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Broadcom to buy VMware for $61 billion in major tech tie-up


Technology

The Broadcom Software Group will change its name and operate as VMware once the transaction closes.

The exterior view of the VMware headquarters in Palo Alto, Calif., Wednesday, October 24, 2007. AP Photo/Paul Sakuma, File

Computer chip and software maker Broadcom will spend about $61 billion to acquire cloud technology company VMware, one of the biggest deals of the year despite rising inflation and economic uncertainty.

The proposed deal comes just weeks after billionaire and Tesla CEO Elon Musk offered to spend $44 billion on Twitter. Dell Technologies Inc. sold its majority stake in VMware only 6 months ago.

Broadcom wants to establish a stronger position in the cloud computing market, and VMware’s technology allows large enterprises to combine public cloud access with internal corporate networks.

The Broadcom Software Group will change its name and operate as VMware once the transaction closes. The cash and stock deal also includes $8 billion of VMware net debt.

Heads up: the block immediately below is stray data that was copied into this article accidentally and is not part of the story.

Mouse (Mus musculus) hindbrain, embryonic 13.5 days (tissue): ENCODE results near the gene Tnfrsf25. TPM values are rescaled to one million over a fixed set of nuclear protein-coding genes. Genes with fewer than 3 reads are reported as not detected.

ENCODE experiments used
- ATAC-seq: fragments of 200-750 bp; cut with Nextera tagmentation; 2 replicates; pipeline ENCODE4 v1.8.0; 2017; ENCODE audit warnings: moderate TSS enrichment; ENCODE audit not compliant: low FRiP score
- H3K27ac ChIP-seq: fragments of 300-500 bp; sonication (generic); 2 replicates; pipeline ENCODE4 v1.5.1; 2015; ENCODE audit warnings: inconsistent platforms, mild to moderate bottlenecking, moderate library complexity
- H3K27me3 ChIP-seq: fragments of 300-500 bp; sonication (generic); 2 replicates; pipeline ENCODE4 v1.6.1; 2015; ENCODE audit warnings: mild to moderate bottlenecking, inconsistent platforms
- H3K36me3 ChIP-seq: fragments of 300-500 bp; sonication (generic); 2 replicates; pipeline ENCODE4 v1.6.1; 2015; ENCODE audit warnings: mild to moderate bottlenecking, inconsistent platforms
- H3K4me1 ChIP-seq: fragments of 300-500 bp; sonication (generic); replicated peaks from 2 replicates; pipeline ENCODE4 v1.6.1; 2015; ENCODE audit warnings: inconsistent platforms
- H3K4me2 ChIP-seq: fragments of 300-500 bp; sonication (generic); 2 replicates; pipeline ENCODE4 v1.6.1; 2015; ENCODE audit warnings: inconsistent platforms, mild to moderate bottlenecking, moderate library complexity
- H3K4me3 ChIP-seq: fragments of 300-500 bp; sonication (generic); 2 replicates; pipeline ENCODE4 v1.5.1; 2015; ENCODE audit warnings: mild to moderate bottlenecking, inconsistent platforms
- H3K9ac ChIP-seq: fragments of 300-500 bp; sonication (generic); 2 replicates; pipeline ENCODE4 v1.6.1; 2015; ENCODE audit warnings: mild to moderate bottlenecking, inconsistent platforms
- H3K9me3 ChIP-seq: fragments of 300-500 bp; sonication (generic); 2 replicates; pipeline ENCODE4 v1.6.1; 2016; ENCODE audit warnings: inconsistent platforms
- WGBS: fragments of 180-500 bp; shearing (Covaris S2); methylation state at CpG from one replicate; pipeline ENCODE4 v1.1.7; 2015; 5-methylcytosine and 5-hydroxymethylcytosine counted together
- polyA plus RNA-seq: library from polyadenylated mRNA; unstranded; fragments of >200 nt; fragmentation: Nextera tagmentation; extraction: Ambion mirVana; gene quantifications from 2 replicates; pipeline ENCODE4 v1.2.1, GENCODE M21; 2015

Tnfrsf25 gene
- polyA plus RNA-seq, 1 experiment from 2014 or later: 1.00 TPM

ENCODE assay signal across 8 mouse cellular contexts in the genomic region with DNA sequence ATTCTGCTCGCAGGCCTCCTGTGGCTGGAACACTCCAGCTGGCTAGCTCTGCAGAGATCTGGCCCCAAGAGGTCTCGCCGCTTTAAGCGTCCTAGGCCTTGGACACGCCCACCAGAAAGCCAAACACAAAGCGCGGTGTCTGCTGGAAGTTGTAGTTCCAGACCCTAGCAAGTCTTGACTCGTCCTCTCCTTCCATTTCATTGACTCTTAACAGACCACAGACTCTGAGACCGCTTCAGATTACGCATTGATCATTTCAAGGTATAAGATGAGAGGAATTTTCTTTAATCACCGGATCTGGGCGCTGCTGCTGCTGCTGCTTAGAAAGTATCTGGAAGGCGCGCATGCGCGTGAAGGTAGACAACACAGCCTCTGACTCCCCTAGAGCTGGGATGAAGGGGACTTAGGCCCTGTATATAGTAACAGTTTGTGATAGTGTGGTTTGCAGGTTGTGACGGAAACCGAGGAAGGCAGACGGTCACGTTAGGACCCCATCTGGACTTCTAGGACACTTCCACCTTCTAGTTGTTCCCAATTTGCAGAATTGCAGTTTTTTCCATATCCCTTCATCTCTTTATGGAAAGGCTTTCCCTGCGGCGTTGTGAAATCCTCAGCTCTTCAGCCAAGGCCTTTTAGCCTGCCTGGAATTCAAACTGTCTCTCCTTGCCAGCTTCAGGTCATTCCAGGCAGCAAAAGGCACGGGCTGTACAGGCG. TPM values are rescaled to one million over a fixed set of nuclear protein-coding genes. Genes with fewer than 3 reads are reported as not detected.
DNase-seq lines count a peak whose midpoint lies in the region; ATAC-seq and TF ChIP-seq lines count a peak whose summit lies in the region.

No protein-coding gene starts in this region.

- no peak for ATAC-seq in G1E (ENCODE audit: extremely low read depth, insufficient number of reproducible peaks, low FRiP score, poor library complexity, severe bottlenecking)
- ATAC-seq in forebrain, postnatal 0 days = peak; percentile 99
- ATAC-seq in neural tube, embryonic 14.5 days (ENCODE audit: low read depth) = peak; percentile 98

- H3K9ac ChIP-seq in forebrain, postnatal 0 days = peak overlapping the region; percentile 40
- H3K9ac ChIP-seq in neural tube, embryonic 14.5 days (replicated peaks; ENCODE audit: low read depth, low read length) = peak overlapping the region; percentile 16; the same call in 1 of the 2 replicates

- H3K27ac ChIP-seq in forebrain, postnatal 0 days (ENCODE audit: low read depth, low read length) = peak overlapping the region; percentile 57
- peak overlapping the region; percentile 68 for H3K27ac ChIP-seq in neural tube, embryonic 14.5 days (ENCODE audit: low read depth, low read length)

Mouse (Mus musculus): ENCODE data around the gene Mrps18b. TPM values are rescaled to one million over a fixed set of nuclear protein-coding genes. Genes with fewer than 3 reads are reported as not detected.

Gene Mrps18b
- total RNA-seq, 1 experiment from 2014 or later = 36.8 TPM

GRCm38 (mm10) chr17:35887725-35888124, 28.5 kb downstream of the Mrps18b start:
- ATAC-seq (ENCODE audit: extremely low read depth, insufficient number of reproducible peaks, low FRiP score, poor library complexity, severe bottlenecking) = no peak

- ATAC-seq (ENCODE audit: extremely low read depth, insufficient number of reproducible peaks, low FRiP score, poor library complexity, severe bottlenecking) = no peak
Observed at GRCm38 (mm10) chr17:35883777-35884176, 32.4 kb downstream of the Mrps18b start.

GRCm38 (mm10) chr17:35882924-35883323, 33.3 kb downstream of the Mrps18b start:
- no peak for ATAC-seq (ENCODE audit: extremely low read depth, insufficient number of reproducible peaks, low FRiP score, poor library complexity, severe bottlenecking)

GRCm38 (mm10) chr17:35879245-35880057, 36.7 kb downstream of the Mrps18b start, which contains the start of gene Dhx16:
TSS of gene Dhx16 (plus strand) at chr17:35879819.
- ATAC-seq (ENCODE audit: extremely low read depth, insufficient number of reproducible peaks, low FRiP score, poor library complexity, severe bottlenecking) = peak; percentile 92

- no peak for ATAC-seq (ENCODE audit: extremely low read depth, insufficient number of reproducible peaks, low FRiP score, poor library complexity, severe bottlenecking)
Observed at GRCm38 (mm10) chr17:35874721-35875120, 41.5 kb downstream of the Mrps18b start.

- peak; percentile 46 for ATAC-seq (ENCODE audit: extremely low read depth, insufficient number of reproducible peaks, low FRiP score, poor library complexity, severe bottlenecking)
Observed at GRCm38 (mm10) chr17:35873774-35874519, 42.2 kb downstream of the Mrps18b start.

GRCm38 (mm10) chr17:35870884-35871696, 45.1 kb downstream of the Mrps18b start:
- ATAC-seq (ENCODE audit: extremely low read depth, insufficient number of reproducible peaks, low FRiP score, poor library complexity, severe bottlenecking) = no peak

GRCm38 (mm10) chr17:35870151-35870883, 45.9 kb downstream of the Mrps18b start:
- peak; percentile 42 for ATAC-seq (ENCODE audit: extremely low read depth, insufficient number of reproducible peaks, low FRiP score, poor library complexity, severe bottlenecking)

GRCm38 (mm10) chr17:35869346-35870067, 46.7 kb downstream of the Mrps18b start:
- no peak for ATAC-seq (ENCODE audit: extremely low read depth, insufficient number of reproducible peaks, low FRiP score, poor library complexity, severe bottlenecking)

Under the proposed offer, VMware shareholders can elect to receive either $142.50 in cash or 0.2520 shares of Broadcom common stock for each VMware share.

Michael Dell is still president of VMware and owns 40.2% of the company’s outstanding shares. Dell Technologies completed the spin-off of its 81% stake in VMware Inc. in November.

Dell and Silver Lake, which owns 10% of VMware’s outstanding shares, have signed support agreements to vote in favor of the transaction, so long as VMware’s board of directors continues to recommend the proposed deal.

The transaction includes a “go-shop” clause, such that VMware is permitted to actively solicit, receive, evaluate and potentially enter into negotiations with parties who offer alternative proposals for a period of 40 days.

To help fund the transaction, Broadcom secured commitments from a syndicate of banks for $32 billion in fully committed new debt financing.

Current Broadcom Inc. shareholders are expected to own approximately 88% and current VMware shareholders to own approximately 12% of the combined company.

Both companies’ boards of directors have approved the deal, which is expected to close in Broadcom’s 2023 fiscal year. It still needs to be approved by VMware shareholders.

Broadcom shares fell before the market opened on Thursday, while VMware shares edged higher.



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